The Herald Sun Has Dismissed 4,000 Indigenous Rights Protesters As A “Selfish Rabble”

The internet has responded in A+ style.

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Yesterday, an estimated 800 people in Sydney and 4,000 in Melbourne took to the CBD to protest the closure of remote Indigenous communities. Unlike the controversial Reclaim Australia protest which turned violent last weekend, the larger crowd was entirely peaceful and filled the traditional Wurundjeri land outside Flinders Street Station with signs, banners, speeches and a smoking ceremony.

Though you may have been a little shocked if you were catching the tram home yesterday, all this has been a long time coming. Late last year, the federal government announced it would be making funding cuts and handing off responsibility for Indigenous communities to the state government; this in turn threatened the existence of around 150 Aboriginal communities in Western Australia and led to Tony Abbott’s infamous “lifestyle choices” comment which was promptly added to the mounting proof that he’s less a real Prime Minister and more a rejected skit show character that accidentally wandered into Canberra at the wrong time.

Smaller protests have been taking place all over the country in recent months, largely led by groups like SOS Blak Australia and Warriors of the Aboriginal Resistance, but yesterday’s was the largest action to date. Because of this, there were major delays to public transport and both St Kilda Road and Flinders Street were closed for a number of hours.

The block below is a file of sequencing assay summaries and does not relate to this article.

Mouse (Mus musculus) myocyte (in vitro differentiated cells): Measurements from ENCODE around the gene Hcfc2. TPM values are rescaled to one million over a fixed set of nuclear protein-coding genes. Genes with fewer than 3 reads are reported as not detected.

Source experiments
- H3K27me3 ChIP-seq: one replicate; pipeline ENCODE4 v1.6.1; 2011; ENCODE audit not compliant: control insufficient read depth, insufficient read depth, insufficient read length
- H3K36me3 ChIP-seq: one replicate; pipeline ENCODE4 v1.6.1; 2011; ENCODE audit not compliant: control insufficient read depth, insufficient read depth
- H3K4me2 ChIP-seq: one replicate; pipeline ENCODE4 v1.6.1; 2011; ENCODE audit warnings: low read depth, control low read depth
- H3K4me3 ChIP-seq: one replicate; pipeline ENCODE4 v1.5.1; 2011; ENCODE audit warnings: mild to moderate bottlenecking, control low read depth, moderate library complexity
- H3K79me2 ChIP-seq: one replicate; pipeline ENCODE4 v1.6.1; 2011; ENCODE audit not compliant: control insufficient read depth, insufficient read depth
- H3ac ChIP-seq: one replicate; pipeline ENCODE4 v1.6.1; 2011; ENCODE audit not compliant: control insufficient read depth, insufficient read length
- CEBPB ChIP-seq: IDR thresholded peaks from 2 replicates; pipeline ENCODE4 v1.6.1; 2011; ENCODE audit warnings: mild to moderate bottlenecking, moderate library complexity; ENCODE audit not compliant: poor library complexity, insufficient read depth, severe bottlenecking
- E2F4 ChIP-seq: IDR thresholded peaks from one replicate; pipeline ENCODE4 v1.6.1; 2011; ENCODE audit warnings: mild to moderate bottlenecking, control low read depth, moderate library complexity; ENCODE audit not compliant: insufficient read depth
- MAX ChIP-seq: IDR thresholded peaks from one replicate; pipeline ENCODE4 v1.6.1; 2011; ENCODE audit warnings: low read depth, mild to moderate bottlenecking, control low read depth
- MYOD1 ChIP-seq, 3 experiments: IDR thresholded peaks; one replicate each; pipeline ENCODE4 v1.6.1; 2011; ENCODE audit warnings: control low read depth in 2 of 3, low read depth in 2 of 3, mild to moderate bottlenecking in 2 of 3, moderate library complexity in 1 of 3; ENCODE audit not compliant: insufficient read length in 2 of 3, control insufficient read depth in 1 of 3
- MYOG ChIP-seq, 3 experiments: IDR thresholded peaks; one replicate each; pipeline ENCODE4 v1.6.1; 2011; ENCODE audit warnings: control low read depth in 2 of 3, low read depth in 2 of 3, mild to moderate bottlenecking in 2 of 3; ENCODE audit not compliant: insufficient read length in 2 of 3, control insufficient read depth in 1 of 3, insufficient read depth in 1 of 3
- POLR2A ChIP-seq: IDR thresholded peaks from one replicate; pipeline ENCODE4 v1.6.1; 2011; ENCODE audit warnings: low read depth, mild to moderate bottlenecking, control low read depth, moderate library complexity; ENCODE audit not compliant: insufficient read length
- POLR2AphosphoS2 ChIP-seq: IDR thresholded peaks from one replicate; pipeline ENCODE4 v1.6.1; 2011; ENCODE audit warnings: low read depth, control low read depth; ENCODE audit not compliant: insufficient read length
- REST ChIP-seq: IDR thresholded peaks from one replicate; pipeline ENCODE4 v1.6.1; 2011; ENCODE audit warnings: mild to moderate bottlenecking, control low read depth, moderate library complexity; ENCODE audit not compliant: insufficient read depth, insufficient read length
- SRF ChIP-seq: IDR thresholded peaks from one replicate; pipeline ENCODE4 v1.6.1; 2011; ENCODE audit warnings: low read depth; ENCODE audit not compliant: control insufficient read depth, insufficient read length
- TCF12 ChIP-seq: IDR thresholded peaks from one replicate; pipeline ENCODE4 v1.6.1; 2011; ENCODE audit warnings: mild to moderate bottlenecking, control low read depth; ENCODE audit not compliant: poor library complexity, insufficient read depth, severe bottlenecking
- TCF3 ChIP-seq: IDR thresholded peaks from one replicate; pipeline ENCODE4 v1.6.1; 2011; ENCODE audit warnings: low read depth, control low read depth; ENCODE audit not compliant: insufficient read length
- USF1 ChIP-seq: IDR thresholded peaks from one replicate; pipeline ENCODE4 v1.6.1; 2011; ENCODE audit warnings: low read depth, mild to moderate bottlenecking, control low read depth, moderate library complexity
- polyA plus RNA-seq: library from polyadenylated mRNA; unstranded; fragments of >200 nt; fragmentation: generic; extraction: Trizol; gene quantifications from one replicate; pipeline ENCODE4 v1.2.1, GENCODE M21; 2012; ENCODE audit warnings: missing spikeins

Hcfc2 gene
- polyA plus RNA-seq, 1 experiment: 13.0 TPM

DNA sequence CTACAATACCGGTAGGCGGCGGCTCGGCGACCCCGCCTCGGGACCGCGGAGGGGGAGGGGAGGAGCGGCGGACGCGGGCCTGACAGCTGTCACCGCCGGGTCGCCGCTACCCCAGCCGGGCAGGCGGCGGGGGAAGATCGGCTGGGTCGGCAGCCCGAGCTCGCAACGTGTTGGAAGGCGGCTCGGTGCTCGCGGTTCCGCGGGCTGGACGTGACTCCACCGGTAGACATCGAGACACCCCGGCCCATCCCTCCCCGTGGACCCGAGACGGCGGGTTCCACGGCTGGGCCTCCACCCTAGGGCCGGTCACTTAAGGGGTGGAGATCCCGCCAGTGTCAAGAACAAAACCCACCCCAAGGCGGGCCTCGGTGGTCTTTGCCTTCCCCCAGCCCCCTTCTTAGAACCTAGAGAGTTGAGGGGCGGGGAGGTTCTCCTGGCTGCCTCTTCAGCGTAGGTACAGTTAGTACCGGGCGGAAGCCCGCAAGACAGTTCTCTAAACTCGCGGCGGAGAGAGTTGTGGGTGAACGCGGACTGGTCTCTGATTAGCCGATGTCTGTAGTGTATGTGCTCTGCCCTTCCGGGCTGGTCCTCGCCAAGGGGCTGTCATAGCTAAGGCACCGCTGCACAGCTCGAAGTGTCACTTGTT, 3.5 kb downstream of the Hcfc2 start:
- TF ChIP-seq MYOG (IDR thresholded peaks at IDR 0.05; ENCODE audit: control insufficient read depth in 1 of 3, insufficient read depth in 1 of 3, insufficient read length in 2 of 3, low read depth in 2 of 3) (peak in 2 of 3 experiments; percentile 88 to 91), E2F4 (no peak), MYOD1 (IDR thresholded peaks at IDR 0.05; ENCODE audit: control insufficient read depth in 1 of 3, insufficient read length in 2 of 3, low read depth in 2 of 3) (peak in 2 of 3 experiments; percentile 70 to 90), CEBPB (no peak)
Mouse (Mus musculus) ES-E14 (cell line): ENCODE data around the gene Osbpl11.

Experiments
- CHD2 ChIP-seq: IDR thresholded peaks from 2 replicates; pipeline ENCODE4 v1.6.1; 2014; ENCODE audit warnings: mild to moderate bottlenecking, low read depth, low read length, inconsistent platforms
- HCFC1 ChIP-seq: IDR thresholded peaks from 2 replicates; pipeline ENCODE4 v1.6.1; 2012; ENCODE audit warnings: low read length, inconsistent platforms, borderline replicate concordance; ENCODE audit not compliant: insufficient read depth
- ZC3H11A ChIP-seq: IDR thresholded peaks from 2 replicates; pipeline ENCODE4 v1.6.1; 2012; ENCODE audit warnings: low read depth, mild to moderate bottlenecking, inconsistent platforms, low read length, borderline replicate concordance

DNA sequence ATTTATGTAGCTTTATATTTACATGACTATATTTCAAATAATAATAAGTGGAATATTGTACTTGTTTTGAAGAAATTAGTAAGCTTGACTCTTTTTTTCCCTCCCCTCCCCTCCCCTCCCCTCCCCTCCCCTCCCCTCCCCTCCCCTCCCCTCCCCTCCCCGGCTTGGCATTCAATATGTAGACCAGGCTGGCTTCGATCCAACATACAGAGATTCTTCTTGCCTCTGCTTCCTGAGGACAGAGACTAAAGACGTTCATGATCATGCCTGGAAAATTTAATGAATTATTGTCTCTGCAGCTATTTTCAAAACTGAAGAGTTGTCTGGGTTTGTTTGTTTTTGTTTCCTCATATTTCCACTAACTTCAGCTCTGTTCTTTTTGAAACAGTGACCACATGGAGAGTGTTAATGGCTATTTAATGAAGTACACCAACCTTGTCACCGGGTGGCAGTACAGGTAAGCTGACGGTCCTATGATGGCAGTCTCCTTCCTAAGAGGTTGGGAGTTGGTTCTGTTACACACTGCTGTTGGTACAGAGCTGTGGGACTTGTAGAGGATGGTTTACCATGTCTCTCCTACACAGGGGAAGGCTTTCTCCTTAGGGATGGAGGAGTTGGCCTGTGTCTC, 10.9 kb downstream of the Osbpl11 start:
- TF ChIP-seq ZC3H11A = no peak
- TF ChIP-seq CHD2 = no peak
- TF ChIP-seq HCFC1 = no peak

These efforts gained coverage from nearly every national media outlet as well as The New Zealand Herald, but not everyone covered it in the same way. SBS were criticised on social media for reporting there were hundreds of protesters instead of thousands, and The Herald Sun did exactly what you might expect.

The full article (which you can read here) largely focusses on the “nightmare commute” the protest caused and includes a quote from Lord Mayor Robert Doyle labelling the event “self-indulgent”. Though it does state the protesters were “chanting about indigenous rights” the piece doesn’t acknowledge what they were actually protesting until the second last paragraph.

Many supporters of the protest have been quick to point out a few other problems too.

Others on Twitter have instead focussed specifically on the strangely poetic phrase “selfish rabble”.

Oddly enough, it’s one which has graced the pages of The Hun before. In 2011, when the Occupy movement was in full force, they published a piece by Robert Doyle entitled ‘Selfish Rabble Got What It Deserved’ in which he calls protesters “self-righteous, narcissistic, [and] self-indulgent”.

Sos Blak Australia were quick to jump on the phrase this morning and give it a little more appropriate context.

Then everyone else jumped in and truly outdid themselves.

Success! The words “selfish rabble” make even less sense than they did before.